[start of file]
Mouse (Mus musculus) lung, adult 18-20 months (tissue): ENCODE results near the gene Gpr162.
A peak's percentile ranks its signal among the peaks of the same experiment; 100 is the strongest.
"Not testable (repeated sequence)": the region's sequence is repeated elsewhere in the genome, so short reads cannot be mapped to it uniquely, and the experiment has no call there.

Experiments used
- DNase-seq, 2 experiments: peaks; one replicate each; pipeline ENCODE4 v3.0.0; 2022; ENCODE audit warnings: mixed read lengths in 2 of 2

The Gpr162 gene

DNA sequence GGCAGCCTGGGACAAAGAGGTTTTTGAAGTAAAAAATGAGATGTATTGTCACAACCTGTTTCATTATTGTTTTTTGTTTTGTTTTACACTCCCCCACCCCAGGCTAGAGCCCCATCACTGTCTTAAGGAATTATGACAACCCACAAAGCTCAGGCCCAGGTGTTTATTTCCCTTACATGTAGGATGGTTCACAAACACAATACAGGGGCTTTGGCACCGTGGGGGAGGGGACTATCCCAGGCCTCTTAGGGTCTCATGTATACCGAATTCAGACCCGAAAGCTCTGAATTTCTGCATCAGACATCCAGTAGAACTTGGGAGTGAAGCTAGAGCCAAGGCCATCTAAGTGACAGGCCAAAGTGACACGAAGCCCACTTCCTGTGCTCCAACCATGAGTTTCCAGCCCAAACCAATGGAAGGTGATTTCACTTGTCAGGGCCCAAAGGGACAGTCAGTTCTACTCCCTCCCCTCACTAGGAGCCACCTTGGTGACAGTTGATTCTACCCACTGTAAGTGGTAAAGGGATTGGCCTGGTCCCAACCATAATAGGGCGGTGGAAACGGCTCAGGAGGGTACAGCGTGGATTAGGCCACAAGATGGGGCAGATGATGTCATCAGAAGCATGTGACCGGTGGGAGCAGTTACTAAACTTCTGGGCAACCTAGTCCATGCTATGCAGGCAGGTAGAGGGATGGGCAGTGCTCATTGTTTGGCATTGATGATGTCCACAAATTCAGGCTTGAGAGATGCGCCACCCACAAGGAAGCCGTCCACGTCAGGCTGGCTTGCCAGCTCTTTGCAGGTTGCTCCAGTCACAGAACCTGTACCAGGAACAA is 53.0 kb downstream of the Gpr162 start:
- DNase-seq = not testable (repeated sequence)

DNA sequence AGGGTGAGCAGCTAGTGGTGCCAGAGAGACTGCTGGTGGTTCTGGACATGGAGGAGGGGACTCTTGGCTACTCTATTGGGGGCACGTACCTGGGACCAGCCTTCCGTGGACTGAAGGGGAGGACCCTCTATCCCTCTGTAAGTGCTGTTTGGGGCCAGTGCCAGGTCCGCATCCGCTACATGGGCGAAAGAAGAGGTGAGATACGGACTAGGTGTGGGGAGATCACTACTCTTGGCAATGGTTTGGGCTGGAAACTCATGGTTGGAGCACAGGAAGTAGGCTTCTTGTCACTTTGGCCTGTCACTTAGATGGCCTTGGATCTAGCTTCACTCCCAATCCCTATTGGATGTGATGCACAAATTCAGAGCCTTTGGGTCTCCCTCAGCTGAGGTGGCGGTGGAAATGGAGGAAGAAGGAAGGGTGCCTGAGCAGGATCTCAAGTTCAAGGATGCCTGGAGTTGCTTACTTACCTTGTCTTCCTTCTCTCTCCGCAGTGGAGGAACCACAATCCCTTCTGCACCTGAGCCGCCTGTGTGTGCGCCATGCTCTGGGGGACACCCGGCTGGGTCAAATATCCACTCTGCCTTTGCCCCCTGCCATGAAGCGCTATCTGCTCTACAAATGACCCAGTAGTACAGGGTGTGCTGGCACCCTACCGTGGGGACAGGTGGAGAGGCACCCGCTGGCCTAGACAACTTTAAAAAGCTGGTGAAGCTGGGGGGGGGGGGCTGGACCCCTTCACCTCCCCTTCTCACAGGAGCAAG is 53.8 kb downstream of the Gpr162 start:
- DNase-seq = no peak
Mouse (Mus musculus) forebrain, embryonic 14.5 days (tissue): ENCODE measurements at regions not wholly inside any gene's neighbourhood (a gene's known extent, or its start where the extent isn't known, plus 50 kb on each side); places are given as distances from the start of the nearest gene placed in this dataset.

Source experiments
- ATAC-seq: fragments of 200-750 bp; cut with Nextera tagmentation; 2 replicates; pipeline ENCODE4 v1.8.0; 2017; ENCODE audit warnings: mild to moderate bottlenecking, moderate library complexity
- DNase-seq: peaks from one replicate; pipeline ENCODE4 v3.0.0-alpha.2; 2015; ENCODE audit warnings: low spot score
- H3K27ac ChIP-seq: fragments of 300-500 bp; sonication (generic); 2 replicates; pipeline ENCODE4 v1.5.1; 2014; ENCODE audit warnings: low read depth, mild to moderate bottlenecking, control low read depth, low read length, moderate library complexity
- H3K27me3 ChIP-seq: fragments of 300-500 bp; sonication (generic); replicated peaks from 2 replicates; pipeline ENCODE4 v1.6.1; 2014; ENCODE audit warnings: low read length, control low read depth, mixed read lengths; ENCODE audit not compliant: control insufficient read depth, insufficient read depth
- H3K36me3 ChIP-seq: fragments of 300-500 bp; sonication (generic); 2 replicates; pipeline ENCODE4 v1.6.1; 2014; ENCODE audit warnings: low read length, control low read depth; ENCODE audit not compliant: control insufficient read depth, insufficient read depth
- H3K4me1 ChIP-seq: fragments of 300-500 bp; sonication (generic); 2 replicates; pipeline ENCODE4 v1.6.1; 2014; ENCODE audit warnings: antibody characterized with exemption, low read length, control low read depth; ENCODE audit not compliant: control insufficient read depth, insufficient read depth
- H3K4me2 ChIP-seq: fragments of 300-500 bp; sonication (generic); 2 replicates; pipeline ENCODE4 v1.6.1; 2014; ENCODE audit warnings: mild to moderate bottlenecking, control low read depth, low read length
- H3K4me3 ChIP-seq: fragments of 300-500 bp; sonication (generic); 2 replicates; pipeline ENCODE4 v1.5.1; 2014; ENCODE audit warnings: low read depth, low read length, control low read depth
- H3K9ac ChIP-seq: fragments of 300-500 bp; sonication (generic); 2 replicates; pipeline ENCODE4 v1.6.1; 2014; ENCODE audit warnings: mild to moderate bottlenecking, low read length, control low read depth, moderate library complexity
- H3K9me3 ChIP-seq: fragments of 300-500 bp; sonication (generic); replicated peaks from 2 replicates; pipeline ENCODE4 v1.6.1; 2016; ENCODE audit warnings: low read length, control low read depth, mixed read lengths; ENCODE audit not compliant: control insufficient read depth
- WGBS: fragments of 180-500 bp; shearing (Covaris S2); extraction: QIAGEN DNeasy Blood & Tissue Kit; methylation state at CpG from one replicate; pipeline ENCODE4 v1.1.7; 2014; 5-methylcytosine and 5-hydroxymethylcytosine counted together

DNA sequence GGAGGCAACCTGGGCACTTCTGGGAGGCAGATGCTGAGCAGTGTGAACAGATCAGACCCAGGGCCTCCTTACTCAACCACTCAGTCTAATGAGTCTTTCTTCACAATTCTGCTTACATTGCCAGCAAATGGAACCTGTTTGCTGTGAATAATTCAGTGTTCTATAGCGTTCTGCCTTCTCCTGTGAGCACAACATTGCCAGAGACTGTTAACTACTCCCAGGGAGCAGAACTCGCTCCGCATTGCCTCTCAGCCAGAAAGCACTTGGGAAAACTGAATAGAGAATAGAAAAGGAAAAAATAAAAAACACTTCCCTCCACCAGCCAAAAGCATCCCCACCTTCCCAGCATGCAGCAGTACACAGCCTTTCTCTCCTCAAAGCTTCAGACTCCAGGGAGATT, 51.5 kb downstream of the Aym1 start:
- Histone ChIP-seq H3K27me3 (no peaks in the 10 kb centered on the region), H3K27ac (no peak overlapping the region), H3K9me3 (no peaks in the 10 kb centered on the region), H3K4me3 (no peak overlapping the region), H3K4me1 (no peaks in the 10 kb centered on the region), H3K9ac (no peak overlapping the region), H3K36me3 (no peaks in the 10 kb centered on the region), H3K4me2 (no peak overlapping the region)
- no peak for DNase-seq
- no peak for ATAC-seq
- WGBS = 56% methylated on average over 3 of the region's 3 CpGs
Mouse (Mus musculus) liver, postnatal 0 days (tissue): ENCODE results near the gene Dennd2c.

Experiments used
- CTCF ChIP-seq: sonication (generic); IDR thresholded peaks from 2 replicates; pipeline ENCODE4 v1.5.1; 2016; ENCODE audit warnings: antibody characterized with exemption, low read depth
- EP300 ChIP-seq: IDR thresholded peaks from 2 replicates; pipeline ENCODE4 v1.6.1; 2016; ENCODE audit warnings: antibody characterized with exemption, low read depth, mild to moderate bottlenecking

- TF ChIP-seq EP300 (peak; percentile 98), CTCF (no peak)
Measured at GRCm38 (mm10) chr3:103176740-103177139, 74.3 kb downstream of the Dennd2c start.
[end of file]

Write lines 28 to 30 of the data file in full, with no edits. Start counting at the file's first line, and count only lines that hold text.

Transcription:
- WGBS = 56% methylated on average over 3 of the region's 3 CpGs
Mouse (Mus musculus) liver, postnatal 0 days (tissue): ENCODE results near the gene Dennd2c.

Experiments used